Drop spindle demo

The author demonstrating how to use a drop spindle.

I enjoy this process of learning how to do a new activity, and working at it until I can talk to other people about what I’m doing. Earlier this spring I sat in the Inspiration Gallery for about an hour practicing with a drop spindle. I am by no means an expert. In fact, I’m really not very good yet. However, I probably talked to about forty school children and several adults about what a drop spindle is; how it works; how it is related to a spinning wheel; and why people did (and still do) this kind of work. There are so many places to go to learn how to do projects like this. There are many books available about using drop spindles and spinning wheels. The internet is full of detailed video tutorials. This is probably my favorite part of working in a museum—learning how to do new things and showing other people what I’ve learned.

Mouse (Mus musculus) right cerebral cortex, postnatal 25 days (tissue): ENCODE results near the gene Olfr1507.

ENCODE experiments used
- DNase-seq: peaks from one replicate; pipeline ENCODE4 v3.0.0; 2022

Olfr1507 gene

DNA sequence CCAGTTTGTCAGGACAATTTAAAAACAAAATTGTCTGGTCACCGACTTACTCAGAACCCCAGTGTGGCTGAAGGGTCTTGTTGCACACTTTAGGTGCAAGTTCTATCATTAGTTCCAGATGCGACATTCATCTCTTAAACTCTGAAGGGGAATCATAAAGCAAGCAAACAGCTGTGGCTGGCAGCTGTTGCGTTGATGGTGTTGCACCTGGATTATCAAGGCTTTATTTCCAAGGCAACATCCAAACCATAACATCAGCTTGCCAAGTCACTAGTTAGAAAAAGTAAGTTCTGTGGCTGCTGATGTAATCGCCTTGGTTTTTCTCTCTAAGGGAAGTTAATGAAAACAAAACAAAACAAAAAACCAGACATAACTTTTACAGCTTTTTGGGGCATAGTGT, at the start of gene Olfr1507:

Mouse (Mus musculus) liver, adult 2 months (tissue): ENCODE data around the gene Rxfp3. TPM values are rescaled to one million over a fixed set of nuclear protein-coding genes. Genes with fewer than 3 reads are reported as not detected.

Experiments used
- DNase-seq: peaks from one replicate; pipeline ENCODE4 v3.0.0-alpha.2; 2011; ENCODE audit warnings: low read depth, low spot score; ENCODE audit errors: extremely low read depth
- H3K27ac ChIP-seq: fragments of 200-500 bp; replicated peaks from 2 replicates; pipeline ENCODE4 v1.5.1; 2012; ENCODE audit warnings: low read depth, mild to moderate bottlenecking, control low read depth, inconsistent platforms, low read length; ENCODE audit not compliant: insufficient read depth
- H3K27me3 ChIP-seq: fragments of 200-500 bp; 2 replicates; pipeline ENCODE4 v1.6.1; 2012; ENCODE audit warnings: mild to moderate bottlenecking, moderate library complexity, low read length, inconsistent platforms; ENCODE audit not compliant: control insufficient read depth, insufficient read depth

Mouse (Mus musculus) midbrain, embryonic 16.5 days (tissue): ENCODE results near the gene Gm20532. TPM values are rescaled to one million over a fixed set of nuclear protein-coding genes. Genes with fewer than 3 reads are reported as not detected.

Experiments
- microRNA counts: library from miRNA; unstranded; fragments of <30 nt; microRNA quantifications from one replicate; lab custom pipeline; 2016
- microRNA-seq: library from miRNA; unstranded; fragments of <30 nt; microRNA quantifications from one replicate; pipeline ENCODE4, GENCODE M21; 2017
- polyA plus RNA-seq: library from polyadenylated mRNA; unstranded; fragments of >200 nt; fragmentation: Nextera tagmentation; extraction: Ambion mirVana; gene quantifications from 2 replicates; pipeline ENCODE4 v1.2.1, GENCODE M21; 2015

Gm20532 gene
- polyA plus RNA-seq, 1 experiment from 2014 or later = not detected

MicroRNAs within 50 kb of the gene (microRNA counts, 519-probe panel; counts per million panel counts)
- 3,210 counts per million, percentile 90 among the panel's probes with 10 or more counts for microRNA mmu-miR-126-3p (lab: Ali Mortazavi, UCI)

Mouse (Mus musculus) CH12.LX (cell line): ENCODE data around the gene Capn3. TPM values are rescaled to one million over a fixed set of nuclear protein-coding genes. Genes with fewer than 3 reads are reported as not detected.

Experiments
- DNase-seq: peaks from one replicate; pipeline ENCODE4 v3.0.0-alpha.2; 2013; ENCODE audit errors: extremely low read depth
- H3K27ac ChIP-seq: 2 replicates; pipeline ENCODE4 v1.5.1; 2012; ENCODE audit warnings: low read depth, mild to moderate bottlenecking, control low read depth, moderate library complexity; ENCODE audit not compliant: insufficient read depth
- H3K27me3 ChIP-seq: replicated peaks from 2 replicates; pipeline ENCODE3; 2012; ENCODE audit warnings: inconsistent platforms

Spinning wheel

Spinning wheel on display at the North Dakota Heritage Center and State Museum

Teaching People to See: How to Use Photographs as Teaching Tools

“The camera is an instrument that teaches people how to see without a camera.”
—Dorothea Lange

Photographs are one of my favorite tools to use as a museum educator. One technique I like to use, known as a Visual Thinking Strategy (VTS), is a very simple and effective way for people to start to see more in an image than they otherwise would have noticed. There are three main steps to follow:

  1. Show an image to your audience—either project it on a screen in front of a classroom, or pass it around so everyone can get a good look at the details.
  2. Ask students to sit silently and look closely at the image for a minute or two.
  3. Guide the students through a series of questions that help them think critically about the image and start asking questions of their own.

We might start with an image like this one:

Tintype Portrait

Tintype portrait of unidentified group of African American women. SHSND 10737-310.